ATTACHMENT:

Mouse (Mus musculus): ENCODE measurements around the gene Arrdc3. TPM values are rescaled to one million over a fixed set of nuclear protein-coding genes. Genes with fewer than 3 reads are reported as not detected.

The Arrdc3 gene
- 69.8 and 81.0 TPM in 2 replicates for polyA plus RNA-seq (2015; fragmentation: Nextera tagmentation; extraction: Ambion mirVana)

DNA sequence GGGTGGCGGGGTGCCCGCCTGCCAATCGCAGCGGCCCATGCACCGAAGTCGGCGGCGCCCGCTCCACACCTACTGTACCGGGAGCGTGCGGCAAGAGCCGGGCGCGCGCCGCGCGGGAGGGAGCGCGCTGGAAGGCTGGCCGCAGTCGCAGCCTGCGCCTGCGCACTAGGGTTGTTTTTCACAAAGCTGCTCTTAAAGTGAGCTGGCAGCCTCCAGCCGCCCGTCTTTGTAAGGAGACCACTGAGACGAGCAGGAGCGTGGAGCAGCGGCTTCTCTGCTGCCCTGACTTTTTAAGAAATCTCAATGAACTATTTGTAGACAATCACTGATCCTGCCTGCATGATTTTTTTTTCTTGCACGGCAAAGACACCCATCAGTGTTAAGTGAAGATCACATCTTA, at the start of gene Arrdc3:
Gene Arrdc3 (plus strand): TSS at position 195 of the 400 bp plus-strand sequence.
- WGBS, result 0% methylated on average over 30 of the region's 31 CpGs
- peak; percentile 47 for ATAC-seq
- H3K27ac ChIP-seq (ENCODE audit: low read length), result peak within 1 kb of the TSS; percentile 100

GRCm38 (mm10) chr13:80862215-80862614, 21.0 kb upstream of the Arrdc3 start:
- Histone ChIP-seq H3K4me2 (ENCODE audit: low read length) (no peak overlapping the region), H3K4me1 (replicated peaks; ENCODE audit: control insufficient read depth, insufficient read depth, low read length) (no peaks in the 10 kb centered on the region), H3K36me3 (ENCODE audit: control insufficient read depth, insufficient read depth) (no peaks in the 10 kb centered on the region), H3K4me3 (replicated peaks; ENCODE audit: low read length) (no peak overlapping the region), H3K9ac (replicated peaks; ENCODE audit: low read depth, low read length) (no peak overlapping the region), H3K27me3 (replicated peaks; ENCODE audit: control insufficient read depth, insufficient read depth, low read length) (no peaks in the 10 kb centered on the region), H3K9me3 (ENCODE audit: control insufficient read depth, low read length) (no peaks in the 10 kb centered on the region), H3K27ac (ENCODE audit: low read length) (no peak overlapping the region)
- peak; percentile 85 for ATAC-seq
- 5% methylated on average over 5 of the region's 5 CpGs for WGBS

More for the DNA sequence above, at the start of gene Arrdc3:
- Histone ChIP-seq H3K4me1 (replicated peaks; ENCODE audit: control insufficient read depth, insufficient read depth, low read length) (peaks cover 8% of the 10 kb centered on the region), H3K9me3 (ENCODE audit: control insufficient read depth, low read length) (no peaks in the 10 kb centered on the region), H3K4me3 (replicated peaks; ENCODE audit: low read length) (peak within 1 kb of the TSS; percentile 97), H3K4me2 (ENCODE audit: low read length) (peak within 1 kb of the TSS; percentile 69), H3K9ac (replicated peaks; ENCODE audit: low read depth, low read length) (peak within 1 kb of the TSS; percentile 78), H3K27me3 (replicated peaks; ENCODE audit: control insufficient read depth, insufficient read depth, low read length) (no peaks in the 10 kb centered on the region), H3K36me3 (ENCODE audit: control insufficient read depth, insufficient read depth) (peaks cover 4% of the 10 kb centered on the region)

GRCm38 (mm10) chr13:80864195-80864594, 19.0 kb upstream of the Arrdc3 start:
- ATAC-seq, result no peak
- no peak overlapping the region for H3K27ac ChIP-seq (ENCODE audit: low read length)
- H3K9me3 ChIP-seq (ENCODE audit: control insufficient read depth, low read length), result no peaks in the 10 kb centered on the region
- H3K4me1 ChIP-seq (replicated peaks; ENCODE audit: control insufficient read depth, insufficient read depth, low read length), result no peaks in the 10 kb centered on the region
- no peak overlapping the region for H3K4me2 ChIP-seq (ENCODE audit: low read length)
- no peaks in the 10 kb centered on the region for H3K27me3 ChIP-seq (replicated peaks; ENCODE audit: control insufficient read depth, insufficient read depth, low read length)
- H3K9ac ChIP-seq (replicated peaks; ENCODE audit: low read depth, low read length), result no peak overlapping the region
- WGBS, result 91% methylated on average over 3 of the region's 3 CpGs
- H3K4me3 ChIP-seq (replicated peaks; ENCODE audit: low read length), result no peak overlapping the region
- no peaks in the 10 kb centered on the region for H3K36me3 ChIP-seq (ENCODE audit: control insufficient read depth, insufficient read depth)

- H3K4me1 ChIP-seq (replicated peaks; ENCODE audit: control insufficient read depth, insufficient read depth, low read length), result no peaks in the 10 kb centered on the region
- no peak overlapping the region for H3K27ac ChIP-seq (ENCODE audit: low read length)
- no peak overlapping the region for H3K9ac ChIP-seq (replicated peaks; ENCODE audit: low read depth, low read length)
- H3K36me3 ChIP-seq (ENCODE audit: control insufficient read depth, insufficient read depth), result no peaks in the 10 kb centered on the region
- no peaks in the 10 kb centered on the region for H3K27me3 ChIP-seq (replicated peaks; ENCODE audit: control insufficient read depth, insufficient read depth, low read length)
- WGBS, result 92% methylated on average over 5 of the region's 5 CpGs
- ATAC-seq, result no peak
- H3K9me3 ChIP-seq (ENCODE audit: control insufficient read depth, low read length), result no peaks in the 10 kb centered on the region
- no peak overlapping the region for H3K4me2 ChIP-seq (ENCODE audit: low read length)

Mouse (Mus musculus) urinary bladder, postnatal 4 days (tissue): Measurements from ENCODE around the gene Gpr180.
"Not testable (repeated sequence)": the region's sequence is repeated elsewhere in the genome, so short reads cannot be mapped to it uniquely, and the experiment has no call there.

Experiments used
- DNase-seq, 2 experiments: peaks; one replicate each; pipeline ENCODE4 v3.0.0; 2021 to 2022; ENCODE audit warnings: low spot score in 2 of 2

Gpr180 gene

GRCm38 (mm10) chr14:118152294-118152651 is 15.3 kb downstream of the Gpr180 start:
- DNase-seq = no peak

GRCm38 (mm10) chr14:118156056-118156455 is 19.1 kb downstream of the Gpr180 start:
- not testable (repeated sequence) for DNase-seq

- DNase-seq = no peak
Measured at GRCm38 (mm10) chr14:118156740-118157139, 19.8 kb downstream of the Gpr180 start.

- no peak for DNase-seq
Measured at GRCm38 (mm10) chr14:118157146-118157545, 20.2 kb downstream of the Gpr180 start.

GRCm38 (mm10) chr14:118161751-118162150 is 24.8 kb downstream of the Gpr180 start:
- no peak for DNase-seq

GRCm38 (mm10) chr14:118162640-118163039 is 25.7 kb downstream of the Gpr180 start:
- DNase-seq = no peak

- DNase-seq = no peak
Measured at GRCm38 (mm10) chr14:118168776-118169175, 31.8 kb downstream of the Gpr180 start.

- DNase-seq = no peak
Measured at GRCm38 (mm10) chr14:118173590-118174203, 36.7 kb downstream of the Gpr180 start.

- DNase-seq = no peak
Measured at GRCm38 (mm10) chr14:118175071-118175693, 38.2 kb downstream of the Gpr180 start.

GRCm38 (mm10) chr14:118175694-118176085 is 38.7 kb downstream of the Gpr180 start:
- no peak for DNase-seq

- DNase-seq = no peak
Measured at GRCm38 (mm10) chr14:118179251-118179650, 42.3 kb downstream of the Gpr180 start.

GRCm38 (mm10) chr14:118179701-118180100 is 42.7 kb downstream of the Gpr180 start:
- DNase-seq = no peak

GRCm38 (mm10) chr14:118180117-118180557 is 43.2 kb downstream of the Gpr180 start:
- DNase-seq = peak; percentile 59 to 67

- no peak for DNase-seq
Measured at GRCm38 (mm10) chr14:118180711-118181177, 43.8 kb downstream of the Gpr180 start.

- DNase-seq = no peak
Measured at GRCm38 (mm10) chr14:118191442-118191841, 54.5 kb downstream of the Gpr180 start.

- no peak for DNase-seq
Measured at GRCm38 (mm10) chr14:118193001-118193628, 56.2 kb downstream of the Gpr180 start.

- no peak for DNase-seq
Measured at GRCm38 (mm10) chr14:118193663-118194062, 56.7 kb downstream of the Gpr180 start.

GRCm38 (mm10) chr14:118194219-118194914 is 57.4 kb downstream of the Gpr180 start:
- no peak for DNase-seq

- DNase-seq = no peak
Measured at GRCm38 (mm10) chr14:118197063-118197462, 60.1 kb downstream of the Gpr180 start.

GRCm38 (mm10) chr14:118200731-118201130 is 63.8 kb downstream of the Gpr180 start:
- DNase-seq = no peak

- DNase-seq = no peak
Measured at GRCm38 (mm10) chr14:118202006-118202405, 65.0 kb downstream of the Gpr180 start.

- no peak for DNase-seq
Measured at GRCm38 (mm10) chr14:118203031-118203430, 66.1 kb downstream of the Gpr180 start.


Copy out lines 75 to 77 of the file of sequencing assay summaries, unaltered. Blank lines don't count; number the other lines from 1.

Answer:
- no peak for DNase-seq

- DNase-seq = no peak
Measured at GRCm38 (mm10) chr14:118197063-118197462, 60.1 kb downstream of the Gpr180 start.